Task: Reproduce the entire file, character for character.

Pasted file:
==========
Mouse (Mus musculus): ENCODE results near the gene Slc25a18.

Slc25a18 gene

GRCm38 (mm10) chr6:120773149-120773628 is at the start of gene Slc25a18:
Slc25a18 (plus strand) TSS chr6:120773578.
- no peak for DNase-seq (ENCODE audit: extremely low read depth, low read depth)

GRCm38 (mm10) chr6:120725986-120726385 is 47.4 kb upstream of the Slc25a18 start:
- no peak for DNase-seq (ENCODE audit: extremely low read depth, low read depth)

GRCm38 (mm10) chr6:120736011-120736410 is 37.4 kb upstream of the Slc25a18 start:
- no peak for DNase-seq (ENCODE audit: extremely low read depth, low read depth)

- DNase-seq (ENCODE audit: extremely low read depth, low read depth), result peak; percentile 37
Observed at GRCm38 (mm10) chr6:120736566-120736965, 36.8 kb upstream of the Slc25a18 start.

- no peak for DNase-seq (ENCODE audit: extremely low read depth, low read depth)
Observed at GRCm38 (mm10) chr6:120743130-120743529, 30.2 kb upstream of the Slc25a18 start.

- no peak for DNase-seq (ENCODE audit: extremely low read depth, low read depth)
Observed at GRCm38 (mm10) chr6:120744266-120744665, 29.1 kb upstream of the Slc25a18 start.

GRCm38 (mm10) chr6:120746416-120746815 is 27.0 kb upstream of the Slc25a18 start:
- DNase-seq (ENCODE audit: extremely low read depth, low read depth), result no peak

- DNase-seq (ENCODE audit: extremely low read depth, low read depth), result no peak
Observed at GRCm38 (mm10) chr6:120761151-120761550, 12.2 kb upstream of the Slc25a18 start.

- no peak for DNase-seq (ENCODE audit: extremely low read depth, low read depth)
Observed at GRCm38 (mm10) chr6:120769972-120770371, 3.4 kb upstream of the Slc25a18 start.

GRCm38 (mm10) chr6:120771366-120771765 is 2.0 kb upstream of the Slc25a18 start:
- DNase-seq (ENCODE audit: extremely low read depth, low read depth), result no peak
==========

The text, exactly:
Mouse (Mus musculus): ENCODE results near the gene Slc25a18.

Slc25a18 gene

GRCm38 (mm10) chr6:120773149-120773628 is at the start of gene Slc25a18:
Slc25a18 (plus strand) TSS chr6:120773578.
- no peak for DNase-seq (ENCODE audit: extremely low read depth, low read depth)

GRCm38 (mm10) chr6:120725986-120726385 is 47.4 kb upstream of the Slc25a18 start:
- no peak for DNase-seq (ENCODE audit: extremely low read depth, low read depth)

GRCm38 (mm10) chr6:120736011-120736410 is 37.4 kb upstream of the Slc25a18 start:
- no peak for DNase-seq (ENCODE audit: extremely low read depth, low read depth)

- DNase-seq (ENCODE audit: extremely low read depth, low read depth), result peak; percentile 37
Observed at GRCm38 (mm10) chr6:120736566-120736965, 36.8 kb upstream of the Slc25a18 start.

- no peak for DNase-seq (ENCODE audit: extremely low read depth, low read depth)
Observed at GRCm38 (mm10) chr6:120743130-120743529, 30.2 kb upstream of the Slc25a18 start.

- no peak for DNase-seq (ENCODE audit: extremely low read depth, low read depth)
Observed at GRCm38 (mm10) chr6:120744266-120744665, 29.1 kb upstream of the Slc25a18 start.

GRCm38 (mm10) chr6:120746416-120746815 is 27.0 kb upstream of the Slc25a18 start:
- DNase-seq (ENCODE audit: extremely low read depth, low read depth), result no peak

- DNase-seq (ENCODE audit: extremely low read depth, low read depth), result no peak
Observed at GRCm38 (mm10) chr6:120761151-120761550, 12.2 kb upstream of the Slc25a18 start.

- no peak for DNase-seq (ENCODE audit: extremely low read depth, low read depth)
Observed at GRCm38 (mm10) chr6:120769972-120770371, 3.4 kb upstream of the Slc25a18 start.

GRCm38 (mm10) chr6:120771366-120771765 is 2.0 kb upstream of the Slc25a18 start:
- DNase-seq (ENCODE audit: extremely low read depth, low read depth), result no peak